Today’s rate environment is compressing net interest margin for community financial institutions. So generating non-interest income is more important than ever. But not just any non-interest income. Done right, the revenue you drive can add value to consumers’ lives and deepen your relationships with them.
Nickel-and-diming consumers is counter-productive.
According to the FDIC, the most common drivers of non-interest income are:
- Fee accounts and maintenance fees
- ATM fees
- Service charges and origination fees
- Cross-sell of other products
With the top three drivers being fee-based, it begs the question: how can fees be the holy grail of non-interest income if consumers hate them?
We all know that consumers despise fees. At Kasasa, we perform yearly studies to see just how much. (See bottom of previous page for results from a 2019 Kasasa Consumer Study.)
There’s also a concern for many community financial institutions around remaining competitive while charging fees. An increasing number of institutions (online-only and traditional) are offering fee-free checking accounts with no minimum balance requirements. If your checking account comes with a $5 monthly maintenance fee and the other guy’s is free, it’s a no-brainer which account consumers will choose.
There are some exceptions we’ve found to consumers’ anti-fee attitudes. One is what we call “consumer choice fees.” People tend to feel better about fees that they feel they have a choice in paying, i.e., fees that are charged when they don’t perform a certain activity — such as using their debit card or opting into e-statements.
Another exception is offering more value in exchange for the fee. A regular checking account with a $5 fee doesn’t offer much value in a consumer’s eyes when they can get the same account for free somewhere else. A checking account that offers additional benefits, such as a free safe deposit box or discounts on other banking services, feels like it’s “worth” $5, rather than like an arbitrary way to squeeze money out of the consumer.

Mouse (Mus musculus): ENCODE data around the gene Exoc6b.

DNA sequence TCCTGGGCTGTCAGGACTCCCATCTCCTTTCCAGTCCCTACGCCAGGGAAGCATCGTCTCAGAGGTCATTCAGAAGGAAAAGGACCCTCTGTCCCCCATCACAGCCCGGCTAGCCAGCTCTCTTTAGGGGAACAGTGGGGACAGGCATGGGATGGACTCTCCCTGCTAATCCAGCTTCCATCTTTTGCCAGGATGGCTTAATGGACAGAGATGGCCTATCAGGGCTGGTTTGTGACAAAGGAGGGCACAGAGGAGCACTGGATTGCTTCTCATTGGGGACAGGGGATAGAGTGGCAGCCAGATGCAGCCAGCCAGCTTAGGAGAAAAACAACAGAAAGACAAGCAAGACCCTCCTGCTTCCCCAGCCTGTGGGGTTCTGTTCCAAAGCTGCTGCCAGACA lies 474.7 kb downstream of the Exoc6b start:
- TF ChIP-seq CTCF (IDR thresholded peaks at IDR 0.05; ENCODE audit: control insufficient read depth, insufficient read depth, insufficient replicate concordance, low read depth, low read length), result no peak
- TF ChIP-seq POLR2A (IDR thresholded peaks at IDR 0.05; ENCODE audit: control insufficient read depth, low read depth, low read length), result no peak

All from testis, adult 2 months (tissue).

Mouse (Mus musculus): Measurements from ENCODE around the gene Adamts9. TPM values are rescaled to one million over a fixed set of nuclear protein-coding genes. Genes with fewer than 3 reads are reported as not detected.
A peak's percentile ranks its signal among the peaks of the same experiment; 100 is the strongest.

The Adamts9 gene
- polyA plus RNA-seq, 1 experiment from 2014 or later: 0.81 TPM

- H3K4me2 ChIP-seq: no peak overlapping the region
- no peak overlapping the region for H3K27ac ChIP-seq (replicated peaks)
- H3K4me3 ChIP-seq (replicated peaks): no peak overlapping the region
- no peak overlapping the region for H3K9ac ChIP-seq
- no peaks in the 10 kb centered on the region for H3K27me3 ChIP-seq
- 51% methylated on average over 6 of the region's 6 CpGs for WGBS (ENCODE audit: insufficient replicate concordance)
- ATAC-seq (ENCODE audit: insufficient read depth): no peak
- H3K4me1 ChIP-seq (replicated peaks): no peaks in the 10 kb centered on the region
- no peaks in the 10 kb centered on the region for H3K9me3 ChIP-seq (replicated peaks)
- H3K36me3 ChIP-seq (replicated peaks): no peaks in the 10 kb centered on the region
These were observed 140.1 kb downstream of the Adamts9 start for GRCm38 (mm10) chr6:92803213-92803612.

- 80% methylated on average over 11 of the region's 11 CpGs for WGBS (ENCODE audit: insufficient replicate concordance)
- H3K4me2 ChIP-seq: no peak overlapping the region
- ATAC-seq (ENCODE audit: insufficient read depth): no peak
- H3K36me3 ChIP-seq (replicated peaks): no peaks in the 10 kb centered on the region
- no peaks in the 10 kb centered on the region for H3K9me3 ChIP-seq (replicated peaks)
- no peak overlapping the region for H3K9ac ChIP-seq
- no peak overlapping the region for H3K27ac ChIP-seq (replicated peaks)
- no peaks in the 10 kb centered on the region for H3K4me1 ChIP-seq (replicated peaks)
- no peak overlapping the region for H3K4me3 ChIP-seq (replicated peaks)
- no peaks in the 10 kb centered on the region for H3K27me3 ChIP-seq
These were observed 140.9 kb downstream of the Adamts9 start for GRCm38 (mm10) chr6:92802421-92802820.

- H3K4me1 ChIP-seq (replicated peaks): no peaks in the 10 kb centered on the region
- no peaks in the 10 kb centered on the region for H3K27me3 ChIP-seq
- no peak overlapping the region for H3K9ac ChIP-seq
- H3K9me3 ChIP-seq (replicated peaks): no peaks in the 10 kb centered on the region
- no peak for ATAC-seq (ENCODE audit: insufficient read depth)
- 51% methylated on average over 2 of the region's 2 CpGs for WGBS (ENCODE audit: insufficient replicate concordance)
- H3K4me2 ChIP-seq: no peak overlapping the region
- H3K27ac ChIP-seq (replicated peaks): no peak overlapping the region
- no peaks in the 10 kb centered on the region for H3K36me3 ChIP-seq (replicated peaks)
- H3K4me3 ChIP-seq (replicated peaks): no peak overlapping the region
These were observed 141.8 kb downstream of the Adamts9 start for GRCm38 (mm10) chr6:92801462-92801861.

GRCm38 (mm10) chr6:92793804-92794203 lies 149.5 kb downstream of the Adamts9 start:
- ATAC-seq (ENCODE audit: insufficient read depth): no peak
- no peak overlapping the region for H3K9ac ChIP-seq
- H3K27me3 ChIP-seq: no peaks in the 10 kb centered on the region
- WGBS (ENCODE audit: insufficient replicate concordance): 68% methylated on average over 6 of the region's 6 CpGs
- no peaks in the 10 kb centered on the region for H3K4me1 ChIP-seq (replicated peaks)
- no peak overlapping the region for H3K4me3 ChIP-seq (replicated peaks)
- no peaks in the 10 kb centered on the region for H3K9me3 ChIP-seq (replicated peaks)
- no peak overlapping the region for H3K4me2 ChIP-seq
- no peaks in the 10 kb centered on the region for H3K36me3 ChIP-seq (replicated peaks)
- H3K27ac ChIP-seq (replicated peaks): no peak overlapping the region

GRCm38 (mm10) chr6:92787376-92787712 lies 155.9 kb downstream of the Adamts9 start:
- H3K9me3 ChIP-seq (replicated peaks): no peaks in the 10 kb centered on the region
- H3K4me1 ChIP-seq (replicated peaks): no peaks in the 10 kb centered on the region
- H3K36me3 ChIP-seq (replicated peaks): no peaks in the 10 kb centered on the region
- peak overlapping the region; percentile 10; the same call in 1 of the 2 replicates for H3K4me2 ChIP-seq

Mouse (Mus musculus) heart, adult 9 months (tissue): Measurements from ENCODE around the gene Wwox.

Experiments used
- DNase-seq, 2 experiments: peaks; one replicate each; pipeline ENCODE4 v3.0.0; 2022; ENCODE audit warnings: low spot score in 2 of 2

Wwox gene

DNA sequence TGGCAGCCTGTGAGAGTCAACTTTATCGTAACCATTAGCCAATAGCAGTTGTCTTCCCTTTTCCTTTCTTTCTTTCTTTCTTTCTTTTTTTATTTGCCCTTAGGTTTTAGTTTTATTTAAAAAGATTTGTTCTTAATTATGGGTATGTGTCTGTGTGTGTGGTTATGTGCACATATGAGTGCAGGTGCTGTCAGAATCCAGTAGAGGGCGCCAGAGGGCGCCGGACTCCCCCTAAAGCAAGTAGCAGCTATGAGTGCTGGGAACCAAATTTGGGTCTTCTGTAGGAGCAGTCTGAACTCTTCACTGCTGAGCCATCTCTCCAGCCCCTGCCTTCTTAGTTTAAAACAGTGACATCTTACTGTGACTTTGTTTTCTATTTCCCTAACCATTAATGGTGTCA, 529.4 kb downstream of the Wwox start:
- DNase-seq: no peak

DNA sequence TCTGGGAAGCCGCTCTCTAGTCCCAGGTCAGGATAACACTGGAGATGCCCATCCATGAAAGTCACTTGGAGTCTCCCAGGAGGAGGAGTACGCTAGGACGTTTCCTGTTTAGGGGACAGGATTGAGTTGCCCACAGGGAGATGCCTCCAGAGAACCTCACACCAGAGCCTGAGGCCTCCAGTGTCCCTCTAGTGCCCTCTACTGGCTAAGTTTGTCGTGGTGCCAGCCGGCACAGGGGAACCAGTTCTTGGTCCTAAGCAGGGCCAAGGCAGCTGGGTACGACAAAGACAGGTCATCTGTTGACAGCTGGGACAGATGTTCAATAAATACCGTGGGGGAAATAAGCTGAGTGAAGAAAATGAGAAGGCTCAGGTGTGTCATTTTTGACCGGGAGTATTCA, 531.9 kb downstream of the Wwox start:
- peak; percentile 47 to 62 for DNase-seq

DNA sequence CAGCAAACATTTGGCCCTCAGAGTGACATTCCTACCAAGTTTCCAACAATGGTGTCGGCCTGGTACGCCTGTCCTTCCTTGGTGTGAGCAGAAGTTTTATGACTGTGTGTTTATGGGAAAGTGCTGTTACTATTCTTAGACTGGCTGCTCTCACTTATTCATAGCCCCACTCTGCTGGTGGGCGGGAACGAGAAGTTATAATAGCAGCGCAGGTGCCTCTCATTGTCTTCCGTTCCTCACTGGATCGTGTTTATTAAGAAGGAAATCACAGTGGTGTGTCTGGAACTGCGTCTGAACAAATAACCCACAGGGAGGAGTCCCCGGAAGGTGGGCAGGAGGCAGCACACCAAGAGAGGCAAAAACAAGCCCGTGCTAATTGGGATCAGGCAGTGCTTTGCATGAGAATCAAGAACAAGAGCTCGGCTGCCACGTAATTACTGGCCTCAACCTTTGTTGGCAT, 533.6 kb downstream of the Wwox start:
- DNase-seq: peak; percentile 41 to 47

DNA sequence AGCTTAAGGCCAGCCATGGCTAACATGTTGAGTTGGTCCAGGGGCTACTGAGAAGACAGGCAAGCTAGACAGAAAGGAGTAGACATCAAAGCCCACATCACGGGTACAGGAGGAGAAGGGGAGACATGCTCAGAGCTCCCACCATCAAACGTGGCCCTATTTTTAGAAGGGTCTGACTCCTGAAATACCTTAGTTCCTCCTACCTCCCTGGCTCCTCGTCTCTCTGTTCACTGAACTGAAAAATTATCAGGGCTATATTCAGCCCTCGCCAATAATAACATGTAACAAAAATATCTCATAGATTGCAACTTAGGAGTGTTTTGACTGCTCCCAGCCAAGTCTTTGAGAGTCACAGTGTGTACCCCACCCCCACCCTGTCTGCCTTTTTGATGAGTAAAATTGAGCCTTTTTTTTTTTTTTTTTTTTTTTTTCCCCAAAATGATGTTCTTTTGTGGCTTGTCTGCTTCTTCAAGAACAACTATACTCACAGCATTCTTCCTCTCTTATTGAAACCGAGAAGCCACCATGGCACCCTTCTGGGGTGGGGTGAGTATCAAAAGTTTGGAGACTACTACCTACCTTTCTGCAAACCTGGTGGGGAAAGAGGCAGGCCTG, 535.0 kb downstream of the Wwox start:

If you’re charging fees that your competitors don’t without adding extra value, it’s only a matter of time before your account holders take their dollars to greener pastures.
You can’t rely on interchange fees alone.
Last year, we talked about three ways you can boost consumer-friendly non-interest income, with number one being cashback checking that encourages debit card use and drives interchange fees.
Interchange fees are still an important component of generating revenue for community financial institutions. And the stickiness created by repeated debit card use is a great way to reduce account holder attrition. But with federal regulations and threats from fintechs and retailers like Amazon and Walmart opening their own payment services, it’s important to have other sources of non-interest income that your institution can rely on.
Value-added products drive non-interest income — without driving away consumers.
Let’s go back to the FDIC’s list of common drivers. Coming in fourth is the cross-sell of other products. This not only adds the value that consumers are seeking in their relationships with their financial institutions, but it also allows you to increase products-per-household and stake a stronger claim in a consumer’s share of wallet.
Consumers need a lot more than checking, savings and loans. Think about all the products that could round out someone’s experience with your institution: investment services, vehicle warranties, GAP insurance, debt protection, device protection, identity fraud protection, life and health insurance and discount programs, just to name a few.
Adding any one of these offerings to your product lineup would generate non-interest income for your institution while deepening your consumer relationships.
If your front line sells them, that is. Many financial institutions see front line training as an obstacle to selling new products or cross-selling in general. The trick is to create a culture of consumer-centric selling that’s based on relationships. Once your front line can get over this hump, they’ll be well on their way to generating non-interest income for your institution. But creating that culture is easier said than done, and it helps to have digital programs that can automate or facilitate the selling process.
As the Fed rate continues to remain at zero and margin compression increases for many institutions, generating non-interest income is going to be your best bet for weathering the storm. Value-added products will not only generate revenue for your institution; they will increase product density and attract and deepen relationships with consumers — setting you up for success now and well into the future.